Silfra fissure- dive between the continents

The Europe-Asia continent has created by the Eurasian plate while the North America continent has created by the North American plate. The intersection of these two different tectonic plates of the Eurasian and the North American can be seen in the Thingvellir National Park in Iceland. This is actually a divergent tectonic boundary named as Silfra fissure. Since this tectonic boundary has filled with water, you need to dive about 100 m to see this unusual land formation. These two different plates are moving away from each other by 2 cm every year. When the earthquake occurrence, rock boulders and rocks fall into the bottom of the crack, then this falling rocks and boulders eventually get stuck between the narrow parts of the cracks and have other stones stack on the top form caves and tunnels inside the fissure. Depths of the fissure is also changing over the time due to this falling rocks stacked on the bottom of the crack.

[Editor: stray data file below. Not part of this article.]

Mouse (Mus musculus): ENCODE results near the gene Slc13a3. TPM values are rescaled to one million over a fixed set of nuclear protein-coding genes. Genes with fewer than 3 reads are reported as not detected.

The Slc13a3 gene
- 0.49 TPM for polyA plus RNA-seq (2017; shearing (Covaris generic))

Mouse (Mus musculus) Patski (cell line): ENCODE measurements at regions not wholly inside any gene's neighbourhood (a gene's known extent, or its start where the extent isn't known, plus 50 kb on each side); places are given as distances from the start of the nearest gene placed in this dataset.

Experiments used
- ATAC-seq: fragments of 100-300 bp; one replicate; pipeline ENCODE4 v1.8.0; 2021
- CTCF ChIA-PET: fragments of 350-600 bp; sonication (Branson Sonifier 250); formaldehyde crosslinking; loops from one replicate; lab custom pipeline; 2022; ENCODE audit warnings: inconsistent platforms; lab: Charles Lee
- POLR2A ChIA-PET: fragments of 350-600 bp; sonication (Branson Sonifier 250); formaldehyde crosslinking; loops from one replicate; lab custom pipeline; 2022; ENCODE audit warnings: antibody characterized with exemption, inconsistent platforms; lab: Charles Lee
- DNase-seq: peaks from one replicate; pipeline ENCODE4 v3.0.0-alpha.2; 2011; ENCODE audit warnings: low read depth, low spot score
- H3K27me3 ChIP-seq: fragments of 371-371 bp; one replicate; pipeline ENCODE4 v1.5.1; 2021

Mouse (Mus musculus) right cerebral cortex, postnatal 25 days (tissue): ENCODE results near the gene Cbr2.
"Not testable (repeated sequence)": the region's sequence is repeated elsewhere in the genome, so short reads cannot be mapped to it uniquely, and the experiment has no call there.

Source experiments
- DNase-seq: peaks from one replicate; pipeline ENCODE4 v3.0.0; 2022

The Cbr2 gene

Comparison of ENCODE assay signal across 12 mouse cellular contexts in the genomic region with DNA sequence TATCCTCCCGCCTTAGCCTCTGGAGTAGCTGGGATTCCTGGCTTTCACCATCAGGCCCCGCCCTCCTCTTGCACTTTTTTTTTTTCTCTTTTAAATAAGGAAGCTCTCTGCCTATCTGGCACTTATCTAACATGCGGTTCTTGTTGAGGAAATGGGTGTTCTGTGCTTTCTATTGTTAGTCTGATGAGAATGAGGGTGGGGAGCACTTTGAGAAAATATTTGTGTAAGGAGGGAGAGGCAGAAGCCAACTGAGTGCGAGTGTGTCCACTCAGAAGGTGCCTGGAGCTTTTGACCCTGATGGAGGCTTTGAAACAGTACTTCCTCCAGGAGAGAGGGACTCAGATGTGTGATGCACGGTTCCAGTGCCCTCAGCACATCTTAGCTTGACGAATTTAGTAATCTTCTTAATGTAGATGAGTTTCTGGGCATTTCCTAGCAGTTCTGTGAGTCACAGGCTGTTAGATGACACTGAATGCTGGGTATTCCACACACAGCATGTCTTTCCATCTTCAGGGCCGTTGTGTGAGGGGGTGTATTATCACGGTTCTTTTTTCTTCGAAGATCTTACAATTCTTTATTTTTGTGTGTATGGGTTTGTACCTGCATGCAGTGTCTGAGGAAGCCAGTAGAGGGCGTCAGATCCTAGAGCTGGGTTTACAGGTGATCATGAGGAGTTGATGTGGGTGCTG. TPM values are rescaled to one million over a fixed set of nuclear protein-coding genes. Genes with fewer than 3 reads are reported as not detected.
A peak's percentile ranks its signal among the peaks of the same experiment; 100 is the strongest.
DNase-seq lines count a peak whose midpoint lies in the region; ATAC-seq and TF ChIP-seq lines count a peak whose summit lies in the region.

Silfra fissure

The water that has filled in the Silfra fissure is coming from Iceland’s second-largest glacier known as “Langjökull”. Langjökull glacier melts in the springtime and slowly release water to the Silfra fissure in the Thingvellir national park which is 50 km away from here.
The running water of the Langjukul glacier travels through the Earth and pushes through the underground holes towards the Silfra fissure. During this transportation, the water in the glacier passes through rock layers, so the rock particles naturally filter the water. Therefore fissure filled water is crystal clear. So Silfra fissure is famous for the place where one of the most transparent waters on the Earth. Sunlight penetrates until the bottom of the crack creating top to bottom visibility in the day time.

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This place is trendy among deep water divers, and Scuba divers as the water temperature are around 2° to -4 ° Celsius with visibility almost from end to end.
Since the Langjökull national park has this amazing tectonic plates encounter together with Silfra fissure, it has been designated a UNESCO World Heritage Site.

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